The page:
Unfortunately, it likely won't be right for you if you have a lot of pre-existing health issues. For example, if you have had a back problem and want insurance so you can have private treatment if it gets worse, your insurance may not cover you. You'll need to have been symptom-free for five years before you buy the policy or two years afterwards if you want it covered.

A self-insurance or self-pay approach may be better, as it allows you to pay for care your health insurer won't cover.

5. Will the customer service be any good?

One of the main benefits of healthcare cover is that it gives you quick access to private treatment. However, that only applies if you can get claims approved promptly. Most insurance companies are big businesses employing a lot of staff. Inevitably, some people's customer service experience is better than others. If your claim is complex, it may take longer to decide, and the underwriting your policy has can also have an impact.

Many insurers ask you to start your claim online or via an app. While this is quick and convenient for some, it can be challenging for others. Some insurers prefer you to call to make a claim. However, this can leave you waiting on the phone to get through to a busy call centre.

Reading third-party reviews online lets you see what other customers say about the service. You can read our summary of the top eight UK health insurers here. Most insurers also share links to third-party review sites, such as Feefo or Trustpilot, on their websites.

6. Private health companies are only interested in profits, not patient care

Whether you choose NHS or private treatment, your doctors will be highly trained and experienced and offer the same standard of care.

Some private healthcare services are profit-making businesses with shareholders to keep happy. However, others invest their profits back into patient care and better facilities. Private hospitals can have facilities and catering closer to a luxury hotel than a hospital. They're also free to invest in new equipment and treatments the NHS doesn't currently approve. That could mean you benefit from cutting-edge technologies that can produce better results and a quicker recovery.

The picture is slightly different if you need urgent treatment. Insurers provide virtual GP services and helplines for medical advice 24/7. However, they can't treat you in a medical emergency. If you're having a stroke, a heart attack or even severe complications after private surgery, you'll need the NHS.

What are the alternatives if health insurance isn't right for me?

Medical insurance isn't the right choice for everyone, so if you've ruled it out for any reason, you can still have private treatment if you want to. Alternatively, you may prefer to stick with the NHS.

NHS treatment

NHS care is delivered by experienced staff who are experts in their field. It's also free to use. The downside is that you may face a long wait for treatment unless your condition is life-threatening.

However, you can usually choose which consultant you want to see and where you want your treatment to occur.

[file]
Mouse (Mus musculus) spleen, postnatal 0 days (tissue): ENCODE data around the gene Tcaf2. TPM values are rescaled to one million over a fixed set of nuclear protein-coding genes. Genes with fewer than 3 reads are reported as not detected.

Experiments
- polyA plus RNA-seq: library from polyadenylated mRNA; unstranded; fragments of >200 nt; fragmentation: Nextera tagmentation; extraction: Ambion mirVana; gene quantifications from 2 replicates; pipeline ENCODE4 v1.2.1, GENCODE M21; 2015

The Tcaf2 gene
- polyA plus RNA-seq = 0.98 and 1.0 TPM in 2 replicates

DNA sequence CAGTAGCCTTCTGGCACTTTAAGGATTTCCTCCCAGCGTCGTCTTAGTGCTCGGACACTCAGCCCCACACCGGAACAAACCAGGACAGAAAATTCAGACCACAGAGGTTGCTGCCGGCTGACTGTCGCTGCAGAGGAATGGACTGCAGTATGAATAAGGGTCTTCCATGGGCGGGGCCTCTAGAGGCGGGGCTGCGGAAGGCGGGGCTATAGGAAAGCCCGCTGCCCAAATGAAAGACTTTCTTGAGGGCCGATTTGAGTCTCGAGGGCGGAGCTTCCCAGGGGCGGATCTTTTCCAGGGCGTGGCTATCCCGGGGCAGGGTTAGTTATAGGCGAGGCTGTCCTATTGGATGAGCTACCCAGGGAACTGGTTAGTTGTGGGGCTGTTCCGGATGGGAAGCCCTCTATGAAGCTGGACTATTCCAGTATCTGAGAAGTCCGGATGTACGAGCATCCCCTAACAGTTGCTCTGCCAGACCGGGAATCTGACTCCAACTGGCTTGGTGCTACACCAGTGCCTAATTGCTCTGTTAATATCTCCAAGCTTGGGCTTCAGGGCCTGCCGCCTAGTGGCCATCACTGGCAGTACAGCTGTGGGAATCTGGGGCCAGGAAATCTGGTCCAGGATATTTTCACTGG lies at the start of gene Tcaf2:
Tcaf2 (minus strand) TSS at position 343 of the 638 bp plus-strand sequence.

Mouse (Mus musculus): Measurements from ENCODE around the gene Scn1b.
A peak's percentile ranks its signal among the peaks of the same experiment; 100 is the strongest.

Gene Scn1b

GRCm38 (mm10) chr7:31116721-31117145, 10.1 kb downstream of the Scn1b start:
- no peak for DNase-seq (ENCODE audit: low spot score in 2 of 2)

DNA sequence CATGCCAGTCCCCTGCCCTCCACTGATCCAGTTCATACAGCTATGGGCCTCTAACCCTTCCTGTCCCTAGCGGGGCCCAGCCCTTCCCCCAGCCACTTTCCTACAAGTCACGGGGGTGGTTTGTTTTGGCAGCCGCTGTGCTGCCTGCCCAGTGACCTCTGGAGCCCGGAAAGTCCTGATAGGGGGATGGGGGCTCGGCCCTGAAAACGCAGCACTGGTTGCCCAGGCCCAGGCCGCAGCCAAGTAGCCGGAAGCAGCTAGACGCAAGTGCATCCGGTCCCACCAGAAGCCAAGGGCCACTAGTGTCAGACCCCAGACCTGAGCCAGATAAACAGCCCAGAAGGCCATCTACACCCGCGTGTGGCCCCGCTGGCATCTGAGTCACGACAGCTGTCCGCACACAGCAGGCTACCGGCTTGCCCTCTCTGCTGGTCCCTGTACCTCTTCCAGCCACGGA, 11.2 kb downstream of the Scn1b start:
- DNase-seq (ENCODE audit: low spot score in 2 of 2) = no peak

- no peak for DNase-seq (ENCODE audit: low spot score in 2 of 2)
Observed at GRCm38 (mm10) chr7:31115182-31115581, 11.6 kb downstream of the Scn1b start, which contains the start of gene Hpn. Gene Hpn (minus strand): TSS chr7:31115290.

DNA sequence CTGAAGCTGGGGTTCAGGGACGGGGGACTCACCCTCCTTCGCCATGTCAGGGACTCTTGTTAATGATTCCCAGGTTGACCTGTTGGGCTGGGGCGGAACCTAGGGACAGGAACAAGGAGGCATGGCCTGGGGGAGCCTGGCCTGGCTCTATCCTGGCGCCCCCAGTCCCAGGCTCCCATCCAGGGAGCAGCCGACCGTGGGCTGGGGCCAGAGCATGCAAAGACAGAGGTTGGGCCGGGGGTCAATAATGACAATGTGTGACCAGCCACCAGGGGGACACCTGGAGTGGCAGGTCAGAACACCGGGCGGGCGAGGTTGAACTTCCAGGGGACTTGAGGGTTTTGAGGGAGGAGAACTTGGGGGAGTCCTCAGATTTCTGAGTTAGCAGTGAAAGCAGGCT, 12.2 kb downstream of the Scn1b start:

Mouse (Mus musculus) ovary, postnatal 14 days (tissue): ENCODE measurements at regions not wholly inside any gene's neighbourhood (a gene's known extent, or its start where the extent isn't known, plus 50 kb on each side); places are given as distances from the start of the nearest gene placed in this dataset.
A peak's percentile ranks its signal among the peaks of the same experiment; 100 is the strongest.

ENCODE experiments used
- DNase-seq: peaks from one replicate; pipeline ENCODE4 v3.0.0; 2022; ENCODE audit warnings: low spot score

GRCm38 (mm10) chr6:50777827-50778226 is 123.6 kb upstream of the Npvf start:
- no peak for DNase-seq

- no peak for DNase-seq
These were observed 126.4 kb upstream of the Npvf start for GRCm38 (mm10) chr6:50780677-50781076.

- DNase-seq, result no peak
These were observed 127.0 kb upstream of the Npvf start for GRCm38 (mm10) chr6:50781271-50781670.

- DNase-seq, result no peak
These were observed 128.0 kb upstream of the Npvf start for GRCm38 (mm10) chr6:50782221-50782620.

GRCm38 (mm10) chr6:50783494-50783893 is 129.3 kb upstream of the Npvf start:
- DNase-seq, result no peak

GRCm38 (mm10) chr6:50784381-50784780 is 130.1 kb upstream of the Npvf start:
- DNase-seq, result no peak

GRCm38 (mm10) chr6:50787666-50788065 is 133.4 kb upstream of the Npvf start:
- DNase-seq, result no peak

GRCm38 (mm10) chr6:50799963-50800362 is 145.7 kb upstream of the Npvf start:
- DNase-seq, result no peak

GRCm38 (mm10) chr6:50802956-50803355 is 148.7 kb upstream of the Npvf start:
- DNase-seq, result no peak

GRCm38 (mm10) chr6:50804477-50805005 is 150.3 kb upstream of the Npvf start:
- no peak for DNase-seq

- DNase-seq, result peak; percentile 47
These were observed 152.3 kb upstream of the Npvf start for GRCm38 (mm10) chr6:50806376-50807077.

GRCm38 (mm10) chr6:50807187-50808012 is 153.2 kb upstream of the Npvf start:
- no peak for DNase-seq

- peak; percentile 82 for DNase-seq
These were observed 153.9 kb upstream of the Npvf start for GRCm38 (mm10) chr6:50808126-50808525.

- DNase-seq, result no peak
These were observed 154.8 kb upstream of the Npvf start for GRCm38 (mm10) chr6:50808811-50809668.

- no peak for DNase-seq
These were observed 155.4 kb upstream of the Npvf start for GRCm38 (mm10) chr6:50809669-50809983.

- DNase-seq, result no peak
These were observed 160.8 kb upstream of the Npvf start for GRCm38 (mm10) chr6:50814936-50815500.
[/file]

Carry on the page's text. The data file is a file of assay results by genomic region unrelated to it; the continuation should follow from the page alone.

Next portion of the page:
Self-funded private treatment

If you have savings, you can use them to self-fund your private healthcare. You can approach a healthcare provider directly and get a fixed-price quote for surgery or other therapies. This option gives you a completely free choice of the hospital you go to and the consultant you want.

If you've seen an NHS consultant, you may also be able to pay privately to receive quicker treatment. Consultants offer private consultations and surgery.

Getting professional advice

myTribe guides help you understand your healthcare options so you can make an informed choice.

If you'd like more information about private medical insurance before you decide whether it's for you, get in touch for a comparison quote. We'll put you in contact with a specialist, regulated broker who'll provide advice tailored to your circumstances.

Disclaimer: This information is general and what is best for you will depend on your personal circumstances. Please speak with a financial adviser or do your own research before making a decision.

Chris Steele
Cert CII (F1, IF7 & I10)
Founder and Editor

Chris is our resident private health insurance and healthcare expert and has over a decade's experience writing for and about private medical insurance and private treatment. He's a Cert CII qualified member of The Chartered Insurance Institute and his research and work are often cited in the press. Chris is also contributing writer to numerous other financial services publications.

Frequently Asked Questions

Are health insurance policies a scam?

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We don't think so, but it may not be the right choice for you, depending on your circumstances. Speaking to a broker, researching and understanding what your policy covers will help you choose wisely.

Can I have private healthcare without insurance?

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Yes. You can fund private treatment yourself if you have savings. Some providers also offer a finance option. Your provider will give you a fixed-price quote so you understand what's included before you decide. You could also self-insure, with a savings account created specifically to cover healthcare costs.